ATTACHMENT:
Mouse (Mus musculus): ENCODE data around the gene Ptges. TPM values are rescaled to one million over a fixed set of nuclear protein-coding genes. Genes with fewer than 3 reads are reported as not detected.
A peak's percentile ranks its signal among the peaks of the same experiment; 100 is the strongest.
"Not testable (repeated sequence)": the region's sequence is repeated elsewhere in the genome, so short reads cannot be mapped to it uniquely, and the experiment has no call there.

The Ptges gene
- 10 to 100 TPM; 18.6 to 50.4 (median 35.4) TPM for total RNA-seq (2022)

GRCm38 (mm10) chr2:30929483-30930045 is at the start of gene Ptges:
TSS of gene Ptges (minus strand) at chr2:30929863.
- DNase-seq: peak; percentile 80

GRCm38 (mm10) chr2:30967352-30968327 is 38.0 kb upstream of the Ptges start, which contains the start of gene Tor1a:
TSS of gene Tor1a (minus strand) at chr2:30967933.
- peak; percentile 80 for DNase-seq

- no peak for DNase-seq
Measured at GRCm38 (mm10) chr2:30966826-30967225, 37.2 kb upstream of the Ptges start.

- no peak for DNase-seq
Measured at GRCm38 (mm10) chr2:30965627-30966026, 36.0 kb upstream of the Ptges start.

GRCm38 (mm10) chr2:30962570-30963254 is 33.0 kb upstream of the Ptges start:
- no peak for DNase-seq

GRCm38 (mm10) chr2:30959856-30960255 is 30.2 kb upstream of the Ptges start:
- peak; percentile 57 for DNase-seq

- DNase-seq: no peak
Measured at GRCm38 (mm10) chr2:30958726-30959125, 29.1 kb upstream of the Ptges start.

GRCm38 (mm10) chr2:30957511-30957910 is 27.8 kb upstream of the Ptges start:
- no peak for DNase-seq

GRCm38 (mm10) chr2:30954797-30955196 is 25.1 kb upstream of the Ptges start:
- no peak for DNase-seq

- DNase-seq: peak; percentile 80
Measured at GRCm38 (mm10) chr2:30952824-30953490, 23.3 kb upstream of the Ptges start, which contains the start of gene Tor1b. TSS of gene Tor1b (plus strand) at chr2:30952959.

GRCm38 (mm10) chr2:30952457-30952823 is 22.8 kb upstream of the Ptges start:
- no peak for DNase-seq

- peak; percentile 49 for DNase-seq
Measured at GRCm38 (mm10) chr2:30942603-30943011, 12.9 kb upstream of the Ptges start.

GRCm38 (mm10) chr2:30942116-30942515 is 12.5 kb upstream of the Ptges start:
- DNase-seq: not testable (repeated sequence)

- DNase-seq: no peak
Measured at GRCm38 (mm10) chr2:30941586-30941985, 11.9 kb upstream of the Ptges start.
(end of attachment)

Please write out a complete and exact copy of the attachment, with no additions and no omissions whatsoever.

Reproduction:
Mouse (Mus musculus): ENCODE data around the gene Ptges. TPM values are rescaled to one million over a fixed set of nuclear protein-coding genes. Genes with fewer than 3 reads are reported as not detected.
A peak's percentile ranks its signal among the peaks of the same experiment; 100 is the strongest.
"Not testable (repeated sequence)": the region's sequence is repeated elsewhere in the genome, so short reads cannot be mapped to it uniquely, and the experiment has no call there.

The Ptges gene
- 10 to 100 TPM; 18.6 to 50.4 (median 35.4) TPM for total RNA-seq (2022)

GRCm38 (mm10) chr2:30929483-30930045 is at the start of gene Ptges:
TSS of gene Ptges (minus strand) at chr2:30929863.
- DNase-seq: peak; percentile 80

GRCm38 (mm10) chr2:30967352-30968327 is 38.0 kb upstream of the Ptges start, which contains the start of gene Tor1a:
TSS of gene Tor1a (minus strand) at chr2:30967933.
- peak; percentile 80 for DNase-seq

- no peak for DNase-seq
Measured at GRCm38 (mm10) chr2:30966826-30967225, 37.2 kb upstream of the Ptges start.

- no peak for DNase-seq
Measured at GRCm38 (mm10) chr2:30965627-30966026, 36.0 kb upstream of the Ptges start.

GRCm38 (mm10) chr2:30962570-30963254 is 33.0 kb upstream of the Ptges start:
- no peak for DNase-seq

GRCm38 (mm10) chr2:30959856-30960255 is 30.2 kb upstream of the Ptges start:
- peak; percentile 57 for DNase-seq

- DNase-seq: no peak
Measured at GRCm38 (mm10) chr2:30958726-30959125, 29.1 kb upstream of the Ptges start.

GRCm38 (mm10) chr2:30957511-30957910 is 27.8 kb upstream of the Ptges start:
- no peak for DNase-seq

GRCm38 (mm10) chr2:30954797-30955196 is 25.1 kb upstream of the Ptges start:
- no peak for DNase-seq

- DNase-seq: peak; percentile 80
Measured at GRCm38 (mm10) chr2:30952824-30953490, 23.3 kb upstream of the Ptges start, which contains the start of gene Tor1b. TSS of gene Tor1b (plus strand) at chr2:30952959.

GRCm38 (mm10) chr2:30952457-30952823 is 22.8 kb upstream of the Ptges start:
- no peak for DNase-seq

- peak; percentile 49 for DNase-seq
Measured at GRCm38 (mm10) chr2:30942603-30943011, 12.9 kb upstream of the Ptges start.

GRCm38 (mm10) chr2:30942116-30942515 is 12.5 kb upstream of the Ptges start:
- DNase-seq: not testable (repeated sequence)

- DNase-seq: no peak
Measured at GRCm38 (mm10) chr2:30941586-30941985, 11.9 kb upstream of the Ptges start.